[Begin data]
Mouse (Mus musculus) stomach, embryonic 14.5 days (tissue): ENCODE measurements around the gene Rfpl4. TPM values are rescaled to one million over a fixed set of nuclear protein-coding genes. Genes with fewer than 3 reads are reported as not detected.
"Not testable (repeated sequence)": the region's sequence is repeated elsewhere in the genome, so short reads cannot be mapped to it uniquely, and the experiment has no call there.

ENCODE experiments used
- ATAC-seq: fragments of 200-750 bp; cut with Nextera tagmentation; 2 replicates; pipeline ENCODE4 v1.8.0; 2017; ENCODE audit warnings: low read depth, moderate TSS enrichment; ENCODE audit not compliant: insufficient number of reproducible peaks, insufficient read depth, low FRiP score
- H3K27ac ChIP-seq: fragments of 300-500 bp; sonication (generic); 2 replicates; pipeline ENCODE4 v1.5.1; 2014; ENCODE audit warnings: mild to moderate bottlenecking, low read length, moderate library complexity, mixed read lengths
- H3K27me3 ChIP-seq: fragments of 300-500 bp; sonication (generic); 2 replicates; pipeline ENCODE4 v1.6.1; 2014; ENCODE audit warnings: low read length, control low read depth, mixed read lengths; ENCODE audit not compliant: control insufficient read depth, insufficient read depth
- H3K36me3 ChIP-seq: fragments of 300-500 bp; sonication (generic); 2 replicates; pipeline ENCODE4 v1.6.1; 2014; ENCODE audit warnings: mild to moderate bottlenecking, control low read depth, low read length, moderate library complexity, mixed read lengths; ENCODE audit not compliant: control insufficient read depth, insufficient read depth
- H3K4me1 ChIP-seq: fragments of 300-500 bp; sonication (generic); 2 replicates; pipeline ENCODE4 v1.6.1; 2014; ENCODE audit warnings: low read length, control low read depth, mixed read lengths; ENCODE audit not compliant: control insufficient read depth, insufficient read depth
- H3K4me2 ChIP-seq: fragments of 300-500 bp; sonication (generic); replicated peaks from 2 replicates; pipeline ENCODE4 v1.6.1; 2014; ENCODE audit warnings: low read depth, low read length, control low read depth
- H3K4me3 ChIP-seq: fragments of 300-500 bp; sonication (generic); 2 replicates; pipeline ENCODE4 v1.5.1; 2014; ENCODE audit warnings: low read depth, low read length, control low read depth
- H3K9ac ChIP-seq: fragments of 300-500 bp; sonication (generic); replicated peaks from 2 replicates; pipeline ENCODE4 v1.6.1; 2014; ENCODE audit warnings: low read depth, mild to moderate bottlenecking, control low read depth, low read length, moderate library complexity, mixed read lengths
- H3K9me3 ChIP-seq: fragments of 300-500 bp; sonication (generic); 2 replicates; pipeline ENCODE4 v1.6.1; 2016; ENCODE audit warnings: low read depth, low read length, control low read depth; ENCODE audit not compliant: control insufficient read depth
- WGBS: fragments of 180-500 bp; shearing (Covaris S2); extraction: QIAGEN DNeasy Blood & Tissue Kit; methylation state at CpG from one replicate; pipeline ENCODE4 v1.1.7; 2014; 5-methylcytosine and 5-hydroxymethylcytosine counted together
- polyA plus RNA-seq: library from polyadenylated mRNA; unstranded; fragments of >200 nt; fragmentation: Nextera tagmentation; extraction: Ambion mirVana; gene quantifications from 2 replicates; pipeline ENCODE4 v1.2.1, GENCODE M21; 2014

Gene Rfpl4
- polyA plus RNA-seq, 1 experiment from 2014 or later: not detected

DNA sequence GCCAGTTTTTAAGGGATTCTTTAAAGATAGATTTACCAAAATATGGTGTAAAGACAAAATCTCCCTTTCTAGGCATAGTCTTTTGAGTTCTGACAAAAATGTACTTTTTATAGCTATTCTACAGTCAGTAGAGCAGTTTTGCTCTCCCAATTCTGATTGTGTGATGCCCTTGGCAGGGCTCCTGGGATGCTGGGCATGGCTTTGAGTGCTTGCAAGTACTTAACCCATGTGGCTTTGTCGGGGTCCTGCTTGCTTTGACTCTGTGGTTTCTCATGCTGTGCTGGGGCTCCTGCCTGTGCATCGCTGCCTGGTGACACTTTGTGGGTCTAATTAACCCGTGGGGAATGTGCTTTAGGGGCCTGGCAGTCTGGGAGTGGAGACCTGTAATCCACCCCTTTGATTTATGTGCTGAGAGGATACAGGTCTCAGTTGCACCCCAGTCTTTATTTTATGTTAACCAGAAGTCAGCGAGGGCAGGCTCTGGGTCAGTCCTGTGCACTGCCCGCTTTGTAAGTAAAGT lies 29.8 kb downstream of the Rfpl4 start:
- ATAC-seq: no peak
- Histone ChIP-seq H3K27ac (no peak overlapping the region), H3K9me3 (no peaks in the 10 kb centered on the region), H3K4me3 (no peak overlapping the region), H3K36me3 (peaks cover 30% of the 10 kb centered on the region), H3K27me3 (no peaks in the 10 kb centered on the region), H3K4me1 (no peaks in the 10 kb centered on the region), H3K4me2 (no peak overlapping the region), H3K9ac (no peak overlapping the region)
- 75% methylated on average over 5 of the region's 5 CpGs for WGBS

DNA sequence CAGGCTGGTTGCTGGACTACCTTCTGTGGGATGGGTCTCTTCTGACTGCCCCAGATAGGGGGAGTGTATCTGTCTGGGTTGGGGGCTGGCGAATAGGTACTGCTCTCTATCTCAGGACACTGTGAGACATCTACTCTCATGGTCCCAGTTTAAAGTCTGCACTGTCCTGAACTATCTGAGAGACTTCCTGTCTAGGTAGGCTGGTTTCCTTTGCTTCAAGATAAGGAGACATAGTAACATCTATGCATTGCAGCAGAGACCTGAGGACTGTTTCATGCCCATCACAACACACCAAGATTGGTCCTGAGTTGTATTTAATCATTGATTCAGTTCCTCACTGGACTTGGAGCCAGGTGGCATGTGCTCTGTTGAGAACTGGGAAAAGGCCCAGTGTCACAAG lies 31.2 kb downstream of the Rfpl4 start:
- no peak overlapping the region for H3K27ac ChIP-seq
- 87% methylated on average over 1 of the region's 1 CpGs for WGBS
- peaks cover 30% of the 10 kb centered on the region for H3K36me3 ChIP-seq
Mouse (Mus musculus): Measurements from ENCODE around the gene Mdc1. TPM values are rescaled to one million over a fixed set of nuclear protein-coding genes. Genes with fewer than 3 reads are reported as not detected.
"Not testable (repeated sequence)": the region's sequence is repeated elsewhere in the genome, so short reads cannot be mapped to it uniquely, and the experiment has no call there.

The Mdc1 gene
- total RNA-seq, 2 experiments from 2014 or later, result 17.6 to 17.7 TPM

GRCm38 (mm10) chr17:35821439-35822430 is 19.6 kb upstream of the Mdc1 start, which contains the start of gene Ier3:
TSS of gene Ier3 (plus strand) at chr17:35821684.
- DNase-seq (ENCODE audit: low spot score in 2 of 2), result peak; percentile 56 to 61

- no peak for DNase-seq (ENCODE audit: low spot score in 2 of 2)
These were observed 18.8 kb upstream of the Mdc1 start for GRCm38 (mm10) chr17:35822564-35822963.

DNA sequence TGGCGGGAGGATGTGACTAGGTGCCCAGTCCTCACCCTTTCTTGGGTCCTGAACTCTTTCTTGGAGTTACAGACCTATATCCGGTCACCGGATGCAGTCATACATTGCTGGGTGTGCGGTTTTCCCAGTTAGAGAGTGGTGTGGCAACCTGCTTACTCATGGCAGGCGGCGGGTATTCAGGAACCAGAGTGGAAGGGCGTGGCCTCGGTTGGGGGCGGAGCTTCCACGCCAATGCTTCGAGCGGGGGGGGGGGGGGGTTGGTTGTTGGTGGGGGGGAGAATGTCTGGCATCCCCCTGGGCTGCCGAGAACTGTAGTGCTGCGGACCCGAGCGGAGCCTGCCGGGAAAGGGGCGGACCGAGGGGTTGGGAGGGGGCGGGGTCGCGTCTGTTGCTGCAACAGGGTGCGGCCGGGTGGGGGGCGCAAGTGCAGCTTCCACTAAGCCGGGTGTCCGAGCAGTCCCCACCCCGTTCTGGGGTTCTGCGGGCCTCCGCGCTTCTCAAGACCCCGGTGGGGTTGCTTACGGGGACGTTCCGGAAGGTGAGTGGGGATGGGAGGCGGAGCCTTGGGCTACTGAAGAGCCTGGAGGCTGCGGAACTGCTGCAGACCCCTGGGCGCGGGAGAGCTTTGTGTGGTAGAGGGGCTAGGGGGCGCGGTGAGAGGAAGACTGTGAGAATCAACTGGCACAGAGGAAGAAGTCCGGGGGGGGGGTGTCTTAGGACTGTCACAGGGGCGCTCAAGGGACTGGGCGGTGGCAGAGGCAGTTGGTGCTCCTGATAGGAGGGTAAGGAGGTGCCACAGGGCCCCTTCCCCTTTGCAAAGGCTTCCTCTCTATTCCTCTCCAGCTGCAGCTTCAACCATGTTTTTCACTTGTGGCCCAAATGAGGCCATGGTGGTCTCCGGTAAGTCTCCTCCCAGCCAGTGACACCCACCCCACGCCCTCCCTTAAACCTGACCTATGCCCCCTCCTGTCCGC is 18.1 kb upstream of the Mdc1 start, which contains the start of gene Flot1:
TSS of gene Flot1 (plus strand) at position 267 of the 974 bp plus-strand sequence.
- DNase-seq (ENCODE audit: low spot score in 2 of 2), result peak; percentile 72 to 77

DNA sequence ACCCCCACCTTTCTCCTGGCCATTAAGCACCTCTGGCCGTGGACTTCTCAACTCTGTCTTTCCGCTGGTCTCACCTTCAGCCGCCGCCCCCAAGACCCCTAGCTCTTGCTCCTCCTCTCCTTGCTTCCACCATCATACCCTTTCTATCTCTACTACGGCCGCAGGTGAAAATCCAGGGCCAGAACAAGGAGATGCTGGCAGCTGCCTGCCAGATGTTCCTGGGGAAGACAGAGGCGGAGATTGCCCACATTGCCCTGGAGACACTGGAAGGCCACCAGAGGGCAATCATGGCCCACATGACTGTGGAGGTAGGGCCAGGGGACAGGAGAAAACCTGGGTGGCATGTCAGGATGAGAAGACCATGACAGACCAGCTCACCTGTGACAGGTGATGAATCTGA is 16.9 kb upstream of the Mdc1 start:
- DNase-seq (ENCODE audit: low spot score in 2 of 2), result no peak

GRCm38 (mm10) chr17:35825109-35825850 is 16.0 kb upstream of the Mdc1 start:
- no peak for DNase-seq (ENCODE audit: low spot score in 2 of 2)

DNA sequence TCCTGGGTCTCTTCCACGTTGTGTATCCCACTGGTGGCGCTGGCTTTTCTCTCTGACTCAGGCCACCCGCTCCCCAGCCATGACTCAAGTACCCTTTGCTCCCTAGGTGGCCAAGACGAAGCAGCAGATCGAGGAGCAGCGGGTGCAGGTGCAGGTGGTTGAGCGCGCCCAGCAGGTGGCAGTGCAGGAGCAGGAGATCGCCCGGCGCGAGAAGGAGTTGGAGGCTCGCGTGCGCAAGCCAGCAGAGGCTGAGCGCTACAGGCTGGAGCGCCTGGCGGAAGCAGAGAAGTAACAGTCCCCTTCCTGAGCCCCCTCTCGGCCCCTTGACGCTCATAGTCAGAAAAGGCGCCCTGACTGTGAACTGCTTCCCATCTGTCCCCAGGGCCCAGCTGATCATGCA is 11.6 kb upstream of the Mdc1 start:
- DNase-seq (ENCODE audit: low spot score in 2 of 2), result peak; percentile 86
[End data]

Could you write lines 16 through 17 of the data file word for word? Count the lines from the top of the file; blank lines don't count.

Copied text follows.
- polyA plus RNA-seq, 1 experiment from 2014 or later: not detected

DNA sequence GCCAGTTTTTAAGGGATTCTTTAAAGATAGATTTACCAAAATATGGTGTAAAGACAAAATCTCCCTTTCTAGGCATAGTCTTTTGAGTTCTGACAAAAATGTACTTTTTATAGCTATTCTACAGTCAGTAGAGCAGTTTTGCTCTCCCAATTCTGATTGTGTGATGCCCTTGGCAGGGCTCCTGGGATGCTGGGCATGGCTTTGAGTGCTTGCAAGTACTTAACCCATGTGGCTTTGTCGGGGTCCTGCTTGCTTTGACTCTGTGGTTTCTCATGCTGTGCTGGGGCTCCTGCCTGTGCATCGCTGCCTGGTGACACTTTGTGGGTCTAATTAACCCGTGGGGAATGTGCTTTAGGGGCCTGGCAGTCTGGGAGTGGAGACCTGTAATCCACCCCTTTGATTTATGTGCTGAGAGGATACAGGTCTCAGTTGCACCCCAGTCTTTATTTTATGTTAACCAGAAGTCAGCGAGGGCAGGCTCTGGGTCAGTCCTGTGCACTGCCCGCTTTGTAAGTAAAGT lies 29.8 kb downstream of the Rfpl4 start: